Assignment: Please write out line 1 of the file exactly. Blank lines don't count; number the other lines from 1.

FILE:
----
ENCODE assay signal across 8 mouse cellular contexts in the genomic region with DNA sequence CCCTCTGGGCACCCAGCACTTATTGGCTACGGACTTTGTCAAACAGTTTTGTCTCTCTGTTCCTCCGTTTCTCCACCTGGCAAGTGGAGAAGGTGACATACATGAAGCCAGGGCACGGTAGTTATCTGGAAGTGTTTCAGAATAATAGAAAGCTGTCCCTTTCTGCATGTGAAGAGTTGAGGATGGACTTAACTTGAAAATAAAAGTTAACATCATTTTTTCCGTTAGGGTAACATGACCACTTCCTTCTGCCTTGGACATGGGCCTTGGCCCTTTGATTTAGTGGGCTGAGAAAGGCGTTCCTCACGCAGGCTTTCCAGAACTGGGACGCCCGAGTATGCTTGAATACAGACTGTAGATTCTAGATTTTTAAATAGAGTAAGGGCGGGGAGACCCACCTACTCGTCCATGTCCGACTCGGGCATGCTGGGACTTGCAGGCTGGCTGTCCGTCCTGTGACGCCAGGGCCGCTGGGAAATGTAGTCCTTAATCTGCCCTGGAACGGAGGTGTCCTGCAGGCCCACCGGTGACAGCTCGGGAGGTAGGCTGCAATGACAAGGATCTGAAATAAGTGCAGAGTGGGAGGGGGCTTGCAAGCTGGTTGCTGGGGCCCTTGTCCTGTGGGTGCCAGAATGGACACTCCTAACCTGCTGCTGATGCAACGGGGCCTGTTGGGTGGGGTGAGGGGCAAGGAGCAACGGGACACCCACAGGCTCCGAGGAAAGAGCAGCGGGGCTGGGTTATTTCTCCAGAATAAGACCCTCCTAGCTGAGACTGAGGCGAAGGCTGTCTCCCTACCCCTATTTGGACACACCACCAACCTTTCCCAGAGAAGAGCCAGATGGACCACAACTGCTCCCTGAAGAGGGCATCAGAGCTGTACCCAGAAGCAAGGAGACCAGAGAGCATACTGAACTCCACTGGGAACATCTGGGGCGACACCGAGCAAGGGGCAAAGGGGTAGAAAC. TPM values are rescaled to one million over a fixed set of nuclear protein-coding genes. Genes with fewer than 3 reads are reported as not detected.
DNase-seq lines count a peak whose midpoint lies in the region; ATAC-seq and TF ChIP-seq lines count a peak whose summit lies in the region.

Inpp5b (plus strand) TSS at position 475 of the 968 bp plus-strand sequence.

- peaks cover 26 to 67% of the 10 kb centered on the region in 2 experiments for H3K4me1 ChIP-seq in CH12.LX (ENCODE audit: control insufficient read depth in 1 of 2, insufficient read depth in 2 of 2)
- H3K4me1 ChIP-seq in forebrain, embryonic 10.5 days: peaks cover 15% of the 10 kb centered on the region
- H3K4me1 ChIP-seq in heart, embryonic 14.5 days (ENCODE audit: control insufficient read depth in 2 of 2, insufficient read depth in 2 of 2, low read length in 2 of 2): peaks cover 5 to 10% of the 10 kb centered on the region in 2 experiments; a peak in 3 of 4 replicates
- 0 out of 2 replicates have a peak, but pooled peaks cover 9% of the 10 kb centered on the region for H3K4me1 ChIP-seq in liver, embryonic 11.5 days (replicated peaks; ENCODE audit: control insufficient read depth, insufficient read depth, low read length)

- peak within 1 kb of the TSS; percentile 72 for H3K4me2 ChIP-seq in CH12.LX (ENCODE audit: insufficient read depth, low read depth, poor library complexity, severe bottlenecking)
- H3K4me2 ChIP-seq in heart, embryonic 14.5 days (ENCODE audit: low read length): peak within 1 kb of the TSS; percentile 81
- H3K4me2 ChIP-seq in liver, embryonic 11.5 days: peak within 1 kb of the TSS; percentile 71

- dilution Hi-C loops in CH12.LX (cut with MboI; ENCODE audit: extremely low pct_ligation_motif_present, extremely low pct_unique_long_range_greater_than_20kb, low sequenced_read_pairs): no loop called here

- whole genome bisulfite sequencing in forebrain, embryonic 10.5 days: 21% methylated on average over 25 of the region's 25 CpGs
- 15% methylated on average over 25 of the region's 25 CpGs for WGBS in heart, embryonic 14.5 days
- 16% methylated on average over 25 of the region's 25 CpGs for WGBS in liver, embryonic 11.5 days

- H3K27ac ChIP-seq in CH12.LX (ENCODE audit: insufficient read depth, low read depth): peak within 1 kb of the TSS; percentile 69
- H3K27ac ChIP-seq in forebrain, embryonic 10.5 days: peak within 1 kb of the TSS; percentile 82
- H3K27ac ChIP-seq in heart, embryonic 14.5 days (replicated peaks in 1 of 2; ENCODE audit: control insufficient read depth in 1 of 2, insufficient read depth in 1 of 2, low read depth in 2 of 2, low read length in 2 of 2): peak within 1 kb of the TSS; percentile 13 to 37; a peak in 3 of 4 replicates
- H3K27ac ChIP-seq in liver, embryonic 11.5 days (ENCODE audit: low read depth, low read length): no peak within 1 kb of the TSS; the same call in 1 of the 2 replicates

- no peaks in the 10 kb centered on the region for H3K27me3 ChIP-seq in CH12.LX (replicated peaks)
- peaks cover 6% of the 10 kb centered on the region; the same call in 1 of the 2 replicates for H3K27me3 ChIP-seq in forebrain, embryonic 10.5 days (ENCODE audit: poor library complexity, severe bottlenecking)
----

ENCODE assay signal across 8 mouse cellular contexts in the genomic region with DNA sequence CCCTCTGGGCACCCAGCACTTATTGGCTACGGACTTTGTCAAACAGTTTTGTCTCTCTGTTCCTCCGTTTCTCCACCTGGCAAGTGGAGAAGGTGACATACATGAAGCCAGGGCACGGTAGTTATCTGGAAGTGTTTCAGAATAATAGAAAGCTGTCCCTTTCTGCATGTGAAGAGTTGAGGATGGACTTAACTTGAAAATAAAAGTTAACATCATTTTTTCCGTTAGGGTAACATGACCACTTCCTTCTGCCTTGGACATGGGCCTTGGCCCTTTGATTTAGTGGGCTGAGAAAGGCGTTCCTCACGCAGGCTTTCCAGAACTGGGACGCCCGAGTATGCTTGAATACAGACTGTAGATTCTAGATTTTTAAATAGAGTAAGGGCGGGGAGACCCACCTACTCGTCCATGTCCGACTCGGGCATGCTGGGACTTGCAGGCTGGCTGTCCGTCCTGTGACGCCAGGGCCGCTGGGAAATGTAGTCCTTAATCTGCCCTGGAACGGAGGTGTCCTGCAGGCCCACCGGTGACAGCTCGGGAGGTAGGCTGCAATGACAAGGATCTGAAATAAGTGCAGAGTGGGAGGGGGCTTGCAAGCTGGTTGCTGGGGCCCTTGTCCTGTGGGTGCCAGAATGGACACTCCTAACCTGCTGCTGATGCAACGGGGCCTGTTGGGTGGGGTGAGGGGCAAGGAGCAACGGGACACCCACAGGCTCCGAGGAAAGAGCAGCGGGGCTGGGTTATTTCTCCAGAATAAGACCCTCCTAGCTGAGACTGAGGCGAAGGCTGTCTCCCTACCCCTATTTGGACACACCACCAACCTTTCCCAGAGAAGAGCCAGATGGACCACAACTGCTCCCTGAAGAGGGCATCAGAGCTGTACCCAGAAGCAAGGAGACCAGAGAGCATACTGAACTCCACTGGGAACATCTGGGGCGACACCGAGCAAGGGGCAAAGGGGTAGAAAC. TPM values are rescaled to one million over a fixed set of nuclear protein-coding genes. Genes with fewer than 3 reads are reported as not detected.